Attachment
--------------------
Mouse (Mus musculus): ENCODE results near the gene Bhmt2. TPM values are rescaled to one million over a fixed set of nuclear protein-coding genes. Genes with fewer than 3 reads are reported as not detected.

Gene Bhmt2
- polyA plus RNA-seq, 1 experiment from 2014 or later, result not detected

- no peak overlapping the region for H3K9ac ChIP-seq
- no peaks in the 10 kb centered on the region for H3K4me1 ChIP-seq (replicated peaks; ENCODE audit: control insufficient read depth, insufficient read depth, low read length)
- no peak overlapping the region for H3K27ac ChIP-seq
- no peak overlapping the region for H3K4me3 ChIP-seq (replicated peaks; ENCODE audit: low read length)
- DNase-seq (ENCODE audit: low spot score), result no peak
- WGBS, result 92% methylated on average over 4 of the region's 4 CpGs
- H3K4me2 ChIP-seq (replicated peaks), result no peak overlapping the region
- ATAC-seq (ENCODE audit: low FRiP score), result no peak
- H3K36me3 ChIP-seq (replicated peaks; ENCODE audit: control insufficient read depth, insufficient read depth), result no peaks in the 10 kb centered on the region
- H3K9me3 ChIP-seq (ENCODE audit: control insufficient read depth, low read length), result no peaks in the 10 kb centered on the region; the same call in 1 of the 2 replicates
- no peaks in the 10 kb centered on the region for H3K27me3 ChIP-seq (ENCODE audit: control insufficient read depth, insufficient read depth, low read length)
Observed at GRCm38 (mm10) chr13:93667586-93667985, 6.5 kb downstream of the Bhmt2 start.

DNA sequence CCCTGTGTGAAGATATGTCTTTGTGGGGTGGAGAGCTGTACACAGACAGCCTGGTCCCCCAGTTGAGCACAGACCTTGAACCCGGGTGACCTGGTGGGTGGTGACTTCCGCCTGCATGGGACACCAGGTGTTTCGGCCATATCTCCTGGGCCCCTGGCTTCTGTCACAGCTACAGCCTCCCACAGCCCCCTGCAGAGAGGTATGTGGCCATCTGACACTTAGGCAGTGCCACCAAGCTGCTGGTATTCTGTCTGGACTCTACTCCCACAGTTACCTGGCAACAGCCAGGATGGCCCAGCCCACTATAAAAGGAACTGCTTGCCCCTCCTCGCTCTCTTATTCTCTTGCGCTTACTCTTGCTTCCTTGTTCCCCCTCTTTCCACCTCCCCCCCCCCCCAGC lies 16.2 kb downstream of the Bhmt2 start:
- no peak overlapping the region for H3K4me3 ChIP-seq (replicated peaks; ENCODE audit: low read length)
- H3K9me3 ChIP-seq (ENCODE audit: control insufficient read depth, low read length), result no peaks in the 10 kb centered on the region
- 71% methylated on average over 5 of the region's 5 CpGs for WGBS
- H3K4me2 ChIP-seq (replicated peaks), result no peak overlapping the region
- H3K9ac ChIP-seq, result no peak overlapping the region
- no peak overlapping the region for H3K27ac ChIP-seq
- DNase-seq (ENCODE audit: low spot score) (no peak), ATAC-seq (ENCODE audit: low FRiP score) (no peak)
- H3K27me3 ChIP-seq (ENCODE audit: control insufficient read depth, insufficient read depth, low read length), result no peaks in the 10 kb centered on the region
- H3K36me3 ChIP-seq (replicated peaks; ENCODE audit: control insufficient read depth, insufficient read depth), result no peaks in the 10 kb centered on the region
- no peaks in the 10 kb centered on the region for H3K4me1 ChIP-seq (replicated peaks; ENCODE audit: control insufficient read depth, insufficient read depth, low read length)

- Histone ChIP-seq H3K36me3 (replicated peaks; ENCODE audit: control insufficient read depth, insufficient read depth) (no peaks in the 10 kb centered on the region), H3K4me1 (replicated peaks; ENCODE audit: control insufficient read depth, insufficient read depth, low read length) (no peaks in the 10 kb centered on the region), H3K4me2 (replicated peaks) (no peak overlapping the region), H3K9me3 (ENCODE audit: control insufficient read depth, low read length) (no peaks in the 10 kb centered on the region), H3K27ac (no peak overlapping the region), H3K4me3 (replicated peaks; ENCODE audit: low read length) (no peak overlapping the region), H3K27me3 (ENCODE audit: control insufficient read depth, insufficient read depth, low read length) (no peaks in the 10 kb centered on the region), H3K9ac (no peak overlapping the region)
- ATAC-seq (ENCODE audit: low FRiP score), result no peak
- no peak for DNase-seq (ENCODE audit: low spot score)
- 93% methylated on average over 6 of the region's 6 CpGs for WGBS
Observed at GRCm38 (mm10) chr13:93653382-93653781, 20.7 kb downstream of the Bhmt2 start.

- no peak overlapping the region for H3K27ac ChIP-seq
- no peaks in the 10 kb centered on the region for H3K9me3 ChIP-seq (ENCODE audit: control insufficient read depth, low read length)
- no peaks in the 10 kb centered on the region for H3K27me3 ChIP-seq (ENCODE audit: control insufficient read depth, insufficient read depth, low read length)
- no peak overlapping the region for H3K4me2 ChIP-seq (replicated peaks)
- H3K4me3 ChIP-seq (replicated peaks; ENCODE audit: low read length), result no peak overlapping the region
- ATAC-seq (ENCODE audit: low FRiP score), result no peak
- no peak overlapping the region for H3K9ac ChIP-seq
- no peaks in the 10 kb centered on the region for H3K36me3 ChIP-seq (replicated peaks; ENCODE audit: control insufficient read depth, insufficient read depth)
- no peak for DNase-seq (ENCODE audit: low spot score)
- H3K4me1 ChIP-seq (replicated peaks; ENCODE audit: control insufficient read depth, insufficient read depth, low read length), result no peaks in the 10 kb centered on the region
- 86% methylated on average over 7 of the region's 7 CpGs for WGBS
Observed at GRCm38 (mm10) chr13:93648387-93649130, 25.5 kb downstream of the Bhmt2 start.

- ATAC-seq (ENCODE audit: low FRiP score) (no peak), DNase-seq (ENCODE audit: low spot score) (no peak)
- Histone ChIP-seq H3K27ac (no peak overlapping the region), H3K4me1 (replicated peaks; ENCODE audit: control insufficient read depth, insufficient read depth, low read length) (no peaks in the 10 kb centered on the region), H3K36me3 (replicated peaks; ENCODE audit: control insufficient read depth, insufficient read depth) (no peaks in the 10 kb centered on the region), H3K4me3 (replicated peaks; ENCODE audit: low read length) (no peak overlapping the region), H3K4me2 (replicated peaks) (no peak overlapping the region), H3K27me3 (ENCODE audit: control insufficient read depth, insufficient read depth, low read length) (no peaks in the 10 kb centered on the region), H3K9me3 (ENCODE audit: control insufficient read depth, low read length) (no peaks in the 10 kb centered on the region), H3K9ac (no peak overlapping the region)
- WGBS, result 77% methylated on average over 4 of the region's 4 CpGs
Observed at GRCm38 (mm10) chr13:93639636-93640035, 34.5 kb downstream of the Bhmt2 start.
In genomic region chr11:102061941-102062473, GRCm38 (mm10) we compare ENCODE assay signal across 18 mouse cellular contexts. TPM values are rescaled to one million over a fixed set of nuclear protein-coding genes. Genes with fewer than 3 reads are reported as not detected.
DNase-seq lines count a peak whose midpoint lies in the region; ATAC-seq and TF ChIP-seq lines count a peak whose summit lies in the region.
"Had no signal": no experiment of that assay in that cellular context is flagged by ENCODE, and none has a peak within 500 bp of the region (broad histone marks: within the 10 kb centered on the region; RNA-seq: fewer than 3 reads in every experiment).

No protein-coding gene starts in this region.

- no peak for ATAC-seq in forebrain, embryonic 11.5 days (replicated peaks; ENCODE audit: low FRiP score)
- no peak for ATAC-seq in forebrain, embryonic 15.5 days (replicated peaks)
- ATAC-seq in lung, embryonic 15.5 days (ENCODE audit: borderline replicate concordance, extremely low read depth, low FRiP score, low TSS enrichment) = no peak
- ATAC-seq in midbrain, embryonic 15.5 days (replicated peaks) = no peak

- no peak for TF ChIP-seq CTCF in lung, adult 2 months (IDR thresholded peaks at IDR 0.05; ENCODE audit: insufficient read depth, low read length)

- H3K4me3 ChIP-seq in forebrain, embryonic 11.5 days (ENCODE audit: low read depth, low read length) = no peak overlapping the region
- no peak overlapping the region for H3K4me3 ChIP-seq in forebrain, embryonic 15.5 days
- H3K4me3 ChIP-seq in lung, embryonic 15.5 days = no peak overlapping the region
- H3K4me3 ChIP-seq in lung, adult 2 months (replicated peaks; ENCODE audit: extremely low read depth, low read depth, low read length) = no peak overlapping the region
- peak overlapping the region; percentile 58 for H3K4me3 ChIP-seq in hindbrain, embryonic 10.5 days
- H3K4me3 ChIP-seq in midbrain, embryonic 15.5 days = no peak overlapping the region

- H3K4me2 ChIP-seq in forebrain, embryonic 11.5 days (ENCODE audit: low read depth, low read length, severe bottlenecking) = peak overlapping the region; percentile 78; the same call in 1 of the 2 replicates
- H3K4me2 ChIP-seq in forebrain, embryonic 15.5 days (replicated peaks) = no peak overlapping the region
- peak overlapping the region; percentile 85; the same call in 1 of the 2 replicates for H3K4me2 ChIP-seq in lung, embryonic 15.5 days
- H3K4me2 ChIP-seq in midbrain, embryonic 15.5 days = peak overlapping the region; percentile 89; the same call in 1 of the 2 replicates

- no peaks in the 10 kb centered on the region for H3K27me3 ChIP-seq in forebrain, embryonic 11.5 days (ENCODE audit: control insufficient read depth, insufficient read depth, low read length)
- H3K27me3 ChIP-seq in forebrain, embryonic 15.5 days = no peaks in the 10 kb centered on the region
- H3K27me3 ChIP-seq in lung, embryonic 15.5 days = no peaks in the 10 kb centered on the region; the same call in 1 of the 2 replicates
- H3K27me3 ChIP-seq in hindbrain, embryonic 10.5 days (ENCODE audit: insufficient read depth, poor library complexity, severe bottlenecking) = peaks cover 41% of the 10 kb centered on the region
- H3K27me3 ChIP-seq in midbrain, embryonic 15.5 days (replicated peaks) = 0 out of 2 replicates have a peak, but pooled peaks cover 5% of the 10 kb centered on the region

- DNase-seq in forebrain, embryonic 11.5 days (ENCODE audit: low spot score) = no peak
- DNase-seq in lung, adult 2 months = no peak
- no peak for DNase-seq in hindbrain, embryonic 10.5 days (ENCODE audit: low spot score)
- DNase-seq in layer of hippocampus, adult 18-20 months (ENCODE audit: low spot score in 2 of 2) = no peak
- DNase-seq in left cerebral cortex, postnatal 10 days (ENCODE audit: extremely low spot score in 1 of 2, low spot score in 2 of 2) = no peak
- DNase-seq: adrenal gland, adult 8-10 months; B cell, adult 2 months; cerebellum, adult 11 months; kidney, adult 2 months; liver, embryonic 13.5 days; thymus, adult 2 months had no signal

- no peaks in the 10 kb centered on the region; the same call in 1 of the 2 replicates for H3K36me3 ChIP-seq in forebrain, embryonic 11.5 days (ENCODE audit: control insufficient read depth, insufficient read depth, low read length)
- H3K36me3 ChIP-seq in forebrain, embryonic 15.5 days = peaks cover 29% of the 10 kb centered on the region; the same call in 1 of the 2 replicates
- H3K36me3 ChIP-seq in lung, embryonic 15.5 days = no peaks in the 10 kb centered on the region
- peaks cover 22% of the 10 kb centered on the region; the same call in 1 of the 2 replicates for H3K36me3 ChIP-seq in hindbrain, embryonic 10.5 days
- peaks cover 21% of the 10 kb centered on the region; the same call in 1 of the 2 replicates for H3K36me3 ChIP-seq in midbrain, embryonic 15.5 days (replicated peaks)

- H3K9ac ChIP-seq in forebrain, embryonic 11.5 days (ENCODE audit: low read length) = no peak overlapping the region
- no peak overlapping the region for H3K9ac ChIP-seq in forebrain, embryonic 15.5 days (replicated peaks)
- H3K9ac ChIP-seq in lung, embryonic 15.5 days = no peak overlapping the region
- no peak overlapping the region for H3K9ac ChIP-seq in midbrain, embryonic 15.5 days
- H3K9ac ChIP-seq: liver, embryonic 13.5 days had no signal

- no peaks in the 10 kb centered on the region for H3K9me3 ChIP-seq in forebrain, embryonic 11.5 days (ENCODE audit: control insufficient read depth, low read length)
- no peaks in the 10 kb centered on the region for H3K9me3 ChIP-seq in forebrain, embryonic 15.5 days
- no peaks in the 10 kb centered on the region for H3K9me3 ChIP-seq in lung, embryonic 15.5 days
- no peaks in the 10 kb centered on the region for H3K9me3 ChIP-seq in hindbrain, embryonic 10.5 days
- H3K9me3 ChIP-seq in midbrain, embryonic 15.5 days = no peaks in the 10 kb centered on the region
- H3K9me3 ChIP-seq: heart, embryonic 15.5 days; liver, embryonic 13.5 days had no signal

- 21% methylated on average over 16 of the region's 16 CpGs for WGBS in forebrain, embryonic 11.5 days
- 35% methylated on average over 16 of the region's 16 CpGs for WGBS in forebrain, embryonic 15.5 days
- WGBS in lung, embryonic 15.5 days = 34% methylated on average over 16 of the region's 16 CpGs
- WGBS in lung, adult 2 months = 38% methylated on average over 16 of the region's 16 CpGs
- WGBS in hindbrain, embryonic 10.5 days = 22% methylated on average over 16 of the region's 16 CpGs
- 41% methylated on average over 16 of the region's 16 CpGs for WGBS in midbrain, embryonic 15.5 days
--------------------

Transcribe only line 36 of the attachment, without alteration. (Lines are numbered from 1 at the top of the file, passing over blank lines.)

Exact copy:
- H3K4me3 ChIP-seq (replicated peaks; ENCODE audit: low read length), result no peak overlapping the region